Also Recommends Reforming Zoning Policies as City Tackles Growing Crisis in Affordability
With housing costs the biggest issue confronting Manhattan, Borough President Gale A. Brewer is calling for a dedicated funding source to create affordable housing in the borough and a dramatic re-think of zoning policies to ensure all new developments include affordable as well as middle-income units.
“Manhattan and the City as a whole are suffering a crisis in affordability. While developers are attracted to our neighborhoods, the resulting construction too often prices out longtime residents and drives up demand and costs for City infrastructure,” Brewer said. “The City has a responsibility to ensure our residents remain in their neighborhoods and newcomers can find safe, affordable apartments. This isn’t just a development issue or a quality of life issue, but also a question of what kind of city we want New York to be.”
To help in setting the City’s affordable housing agenda, the Borough President Office’s consulted housing and budget policymakers and solicited ideas from Manhattan’s 12 Community Boards to develop recommendations. These include:
- A dedicated funding stream to construct affordable housing, by transferring one-third of the Department of Homeless Services budget to the Department of Housing Preservation and Development, which would spur the creation of new permanent affordable housing units and reduce the need for exorbitant single-unit homeless housing.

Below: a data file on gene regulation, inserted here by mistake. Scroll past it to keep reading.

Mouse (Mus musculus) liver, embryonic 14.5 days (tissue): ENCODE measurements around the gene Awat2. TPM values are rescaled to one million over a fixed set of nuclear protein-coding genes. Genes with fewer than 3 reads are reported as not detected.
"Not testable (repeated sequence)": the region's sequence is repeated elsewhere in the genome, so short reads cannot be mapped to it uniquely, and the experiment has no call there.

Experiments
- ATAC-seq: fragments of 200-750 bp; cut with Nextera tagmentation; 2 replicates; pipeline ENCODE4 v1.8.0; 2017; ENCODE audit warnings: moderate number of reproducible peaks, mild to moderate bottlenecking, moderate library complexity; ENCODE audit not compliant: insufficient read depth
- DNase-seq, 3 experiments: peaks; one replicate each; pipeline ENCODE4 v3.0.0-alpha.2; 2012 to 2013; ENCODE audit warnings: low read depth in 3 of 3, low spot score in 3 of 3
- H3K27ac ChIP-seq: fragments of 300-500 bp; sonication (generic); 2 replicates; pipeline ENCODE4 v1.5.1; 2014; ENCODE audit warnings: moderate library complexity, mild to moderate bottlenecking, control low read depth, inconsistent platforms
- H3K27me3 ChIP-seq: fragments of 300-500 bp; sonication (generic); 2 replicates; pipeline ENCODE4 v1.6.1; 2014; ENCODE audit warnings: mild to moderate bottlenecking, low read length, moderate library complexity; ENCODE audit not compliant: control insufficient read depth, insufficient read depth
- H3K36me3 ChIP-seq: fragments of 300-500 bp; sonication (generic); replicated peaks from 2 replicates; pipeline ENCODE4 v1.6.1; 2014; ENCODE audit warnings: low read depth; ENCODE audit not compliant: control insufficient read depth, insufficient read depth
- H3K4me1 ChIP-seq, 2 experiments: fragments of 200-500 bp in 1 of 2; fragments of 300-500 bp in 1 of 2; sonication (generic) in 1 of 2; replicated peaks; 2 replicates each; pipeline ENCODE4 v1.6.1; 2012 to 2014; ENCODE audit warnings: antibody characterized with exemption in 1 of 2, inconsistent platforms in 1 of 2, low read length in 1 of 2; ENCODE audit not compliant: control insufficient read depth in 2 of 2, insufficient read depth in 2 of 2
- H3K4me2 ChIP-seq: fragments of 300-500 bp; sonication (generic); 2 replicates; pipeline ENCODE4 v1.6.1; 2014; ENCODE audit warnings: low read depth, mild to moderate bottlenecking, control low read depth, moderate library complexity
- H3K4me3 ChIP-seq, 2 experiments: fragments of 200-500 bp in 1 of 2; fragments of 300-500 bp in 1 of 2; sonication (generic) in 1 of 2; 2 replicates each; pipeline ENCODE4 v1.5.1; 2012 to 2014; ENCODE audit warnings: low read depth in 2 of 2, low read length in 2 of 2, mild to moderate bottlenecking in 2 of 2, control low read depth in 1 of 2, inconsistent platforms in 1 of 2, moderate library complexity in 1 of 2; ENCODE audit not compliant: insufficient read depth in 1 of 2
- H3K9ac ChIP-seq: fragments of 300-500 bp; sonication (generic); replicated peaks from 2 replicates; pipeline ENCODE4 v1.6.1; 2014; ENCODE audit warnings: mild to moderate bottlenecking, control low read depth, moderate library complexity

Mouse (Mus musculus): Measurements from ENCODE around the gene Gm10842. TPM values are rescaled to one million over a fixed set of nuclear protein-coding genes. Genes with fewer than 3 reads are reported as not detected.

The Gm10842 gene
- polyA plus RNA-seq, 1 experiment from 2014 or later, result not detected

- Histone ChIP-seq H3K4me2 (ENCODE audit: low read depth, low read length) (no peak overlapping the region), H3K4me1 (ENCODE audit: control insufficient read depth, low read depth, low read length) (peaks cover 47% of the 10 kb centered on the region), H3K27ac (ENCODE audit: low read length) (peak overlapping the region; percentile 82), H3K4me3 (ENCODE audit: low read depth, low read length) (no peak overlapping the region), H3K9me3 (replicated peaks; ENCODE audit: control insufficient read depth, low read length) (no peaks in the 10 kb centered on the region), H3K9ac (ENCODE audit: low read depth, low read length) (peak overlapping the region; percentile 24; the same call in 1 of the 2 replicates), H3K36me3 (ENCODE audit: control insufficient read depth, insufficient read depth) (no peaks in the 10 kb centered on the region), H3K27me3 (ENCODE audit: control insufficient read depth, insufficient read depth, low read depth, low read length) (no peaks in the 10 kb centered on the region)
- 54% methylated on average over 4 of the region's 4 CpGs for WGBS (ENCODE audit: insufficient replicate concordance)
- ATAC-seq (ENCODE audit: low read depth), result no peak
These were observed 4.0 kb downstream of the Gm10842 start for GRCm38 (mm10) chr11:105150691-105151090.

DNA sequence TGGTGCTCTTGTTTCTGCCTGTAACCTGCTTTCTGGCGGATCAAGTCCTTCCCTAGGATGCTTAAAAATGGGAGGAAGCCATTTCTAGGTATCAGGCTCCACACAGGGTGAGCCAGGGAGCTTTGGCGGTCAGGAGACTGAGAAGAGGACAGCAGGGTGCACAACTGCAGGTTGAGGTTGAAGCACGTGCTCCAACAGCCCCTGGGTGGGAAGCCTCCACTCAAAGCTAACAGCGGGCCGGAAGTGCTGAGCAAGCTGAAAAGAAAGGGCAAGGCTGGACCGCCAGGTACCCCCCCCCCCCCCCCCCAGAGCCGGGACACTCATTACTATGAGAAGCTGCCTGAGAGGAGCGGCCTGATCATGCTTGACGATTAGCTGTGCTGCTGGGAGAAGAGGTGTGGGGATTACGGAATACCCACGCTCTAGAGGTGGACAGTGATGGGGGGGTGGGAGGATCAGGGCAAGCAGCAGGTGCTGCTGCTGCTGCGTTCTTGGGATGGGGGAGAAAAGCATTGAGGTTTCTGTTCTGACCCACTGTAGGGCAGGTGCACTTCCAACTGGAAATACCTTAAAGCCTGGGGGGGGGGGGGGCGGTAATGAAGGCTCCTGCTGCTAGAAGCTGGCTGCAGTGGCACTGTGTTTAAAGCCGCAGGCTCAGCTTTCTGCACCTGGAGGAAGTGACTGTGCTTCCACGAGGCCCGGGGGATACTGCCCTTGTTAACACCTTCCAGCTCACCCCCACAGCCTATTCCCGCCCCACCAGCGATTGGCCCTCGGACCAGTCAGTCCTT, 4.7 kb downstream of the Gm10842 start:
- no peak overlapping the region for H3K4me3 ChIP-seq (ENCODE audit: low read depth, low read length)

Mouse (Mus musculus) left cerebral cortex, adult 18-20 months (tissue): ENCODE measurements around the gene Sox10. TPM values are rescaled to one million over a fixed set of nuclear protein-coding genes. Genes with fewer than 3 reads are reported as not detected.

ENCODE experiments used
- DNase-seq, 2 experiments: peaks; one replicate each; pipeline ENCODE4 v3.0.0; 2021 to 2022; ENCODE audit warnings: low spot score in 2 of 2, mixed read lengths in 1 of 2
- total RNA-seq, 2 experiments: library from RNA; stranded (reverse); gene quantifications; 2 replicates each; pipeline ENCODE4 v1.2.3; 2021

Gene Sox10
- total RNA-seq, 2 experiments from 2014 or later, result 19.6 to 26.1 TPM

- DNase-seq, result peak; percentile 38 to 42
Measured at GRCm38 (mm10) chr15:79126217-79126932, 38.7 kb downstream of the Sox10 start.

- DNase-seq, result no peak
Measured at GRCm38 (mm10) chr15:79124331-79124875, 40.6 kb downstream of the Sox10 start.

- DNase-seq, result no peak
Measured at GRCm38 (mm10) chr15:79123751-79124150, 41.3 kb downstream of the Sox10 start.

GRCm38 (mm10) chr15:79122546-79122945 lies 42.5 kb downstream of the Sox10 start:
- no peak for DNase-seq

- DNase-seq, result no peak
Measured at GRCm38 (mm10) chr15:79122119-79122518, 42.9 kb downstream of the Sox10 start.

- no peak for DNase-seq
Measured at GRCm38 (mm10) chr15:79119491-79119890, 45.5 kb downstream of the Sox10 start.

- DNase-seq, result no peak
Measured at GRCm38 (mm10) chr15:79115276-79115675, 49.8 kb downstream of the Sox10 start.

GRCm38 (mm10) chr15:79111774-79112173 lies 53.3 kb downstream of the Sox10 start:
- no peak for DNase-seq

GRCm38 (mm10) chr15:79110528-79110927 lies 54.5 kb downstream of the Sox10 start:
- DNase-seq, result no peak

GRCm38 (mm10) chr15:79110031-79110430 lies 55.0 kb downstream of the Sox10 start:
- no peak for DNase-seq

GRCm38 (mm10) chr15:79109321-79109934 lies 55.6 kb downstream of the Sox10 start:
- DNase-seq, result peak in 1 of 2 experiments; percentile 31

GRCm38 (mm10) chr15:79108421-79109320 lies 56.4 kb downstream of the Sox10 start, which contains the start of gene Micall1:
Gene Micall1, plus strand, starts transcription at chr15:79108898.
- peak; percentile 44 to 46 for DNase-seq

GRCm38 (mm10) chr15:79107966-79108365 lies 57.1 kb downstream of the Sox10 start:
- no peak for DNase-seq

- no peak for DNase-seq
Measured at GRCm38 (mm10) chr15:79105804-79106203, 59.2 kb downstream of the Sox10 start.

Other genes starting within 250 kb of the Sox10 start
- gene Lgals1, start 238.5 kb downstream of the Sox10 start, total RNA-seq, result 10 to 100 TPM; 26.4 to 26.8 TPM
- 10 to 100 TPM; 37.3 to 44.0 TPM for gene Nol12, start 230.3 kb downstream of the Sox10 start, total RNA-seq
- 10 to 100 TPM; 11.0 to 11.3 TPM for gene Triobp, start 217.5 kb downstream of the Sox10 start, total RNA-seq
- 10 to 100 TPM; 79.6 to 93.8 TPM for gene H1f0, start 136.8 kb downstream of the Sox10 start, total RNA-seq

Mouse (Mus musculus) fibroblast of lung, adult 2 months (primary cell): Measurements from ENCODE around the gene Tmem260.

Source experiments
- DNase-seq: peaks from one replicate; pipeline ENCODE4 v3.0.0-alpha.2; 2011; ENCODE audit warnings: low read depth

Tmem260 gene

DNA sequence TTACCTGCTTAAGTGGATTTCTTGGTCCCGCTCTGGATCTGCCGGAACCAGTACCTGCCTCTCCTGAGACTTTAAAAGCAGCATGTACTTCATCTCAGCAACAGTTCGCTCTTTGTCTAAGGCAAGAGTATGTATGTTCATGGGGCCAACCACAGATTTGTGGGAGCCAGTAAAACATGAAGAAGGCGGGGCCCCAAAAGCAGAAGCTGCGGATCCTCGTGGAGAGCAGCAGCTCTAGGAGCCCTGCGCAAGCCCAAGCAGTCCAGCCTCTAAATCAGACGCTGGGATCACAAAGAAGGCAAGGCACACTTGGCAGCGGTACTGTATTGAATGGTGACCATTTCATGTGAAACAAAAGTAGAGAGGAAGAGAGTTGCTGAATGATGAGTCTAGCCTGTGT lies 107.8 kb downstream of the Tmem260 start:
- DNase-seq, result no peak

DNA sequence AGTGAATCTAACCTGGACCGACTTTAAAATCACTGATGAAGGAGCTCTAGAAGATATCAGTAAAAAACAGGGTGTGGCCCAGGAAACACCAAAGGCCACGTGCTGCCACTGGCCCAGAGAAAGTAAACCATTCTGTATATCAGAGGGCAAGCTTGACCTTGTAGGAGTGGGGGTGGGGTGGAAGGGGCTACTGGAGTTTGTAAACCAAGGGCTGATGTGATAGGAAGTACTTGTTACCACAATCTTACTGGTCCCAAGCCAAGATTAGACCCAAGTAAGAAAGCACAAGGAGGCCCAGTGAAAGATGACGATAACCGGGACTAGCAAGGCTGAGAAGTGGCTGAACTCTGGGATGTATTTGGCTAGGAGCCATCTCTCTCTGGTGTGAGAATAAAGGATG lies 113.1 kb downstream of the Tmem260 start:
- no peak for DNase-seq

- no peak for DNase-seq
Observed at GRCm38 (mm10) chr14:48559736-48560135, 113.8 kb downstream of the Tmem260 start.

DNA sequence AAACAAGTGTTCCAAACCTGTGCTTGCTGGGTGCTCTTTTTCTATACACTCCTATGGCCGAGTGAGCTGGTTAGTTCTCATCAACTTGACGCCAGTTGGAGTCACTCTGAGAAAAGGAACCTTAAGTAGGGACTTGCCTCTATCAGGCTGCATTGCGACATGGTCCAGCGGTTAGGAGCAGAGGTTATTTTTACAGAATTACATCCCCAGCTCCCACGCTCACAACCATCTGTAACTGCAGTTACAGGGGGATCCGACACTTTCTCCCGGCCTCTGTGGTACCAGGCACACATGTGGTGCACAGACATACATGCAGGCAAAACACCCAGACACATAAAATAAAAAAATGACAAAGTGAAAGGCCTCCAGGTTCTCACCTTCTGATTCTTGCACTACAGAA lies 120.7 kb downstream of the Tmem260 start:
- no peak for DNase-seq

- Mandatory inclusionary housing in new Manhattan developments, including as-of-right developments, which would require all developers in the borough to include a percentage of affordable units.
- Adjustments to existing inclusionary zoning policy to require projects receiving tax benefits to provide a higher percentage of permanent affordable units than the previously-accepted 20 percent, as well as a mix of income levels including low, moderate and middle-income units.
- Any development on public housing property should be permanently affordable, neighborhood-focused, and based on long-term leases (not sold outright).
- Coordinated neighborhood re-zonings that take into account cumulative impacts of multiple new developments on schools, transit and other infrastructure.
- Creating a public database that catalogues current affordable housing, new housing, and usable City-owned space. The Borough President’s Office has “walked the walk” here, compiling a list of proposed opportunities for affordable development as recommended by Manhattan’s Community Boards. Click here to download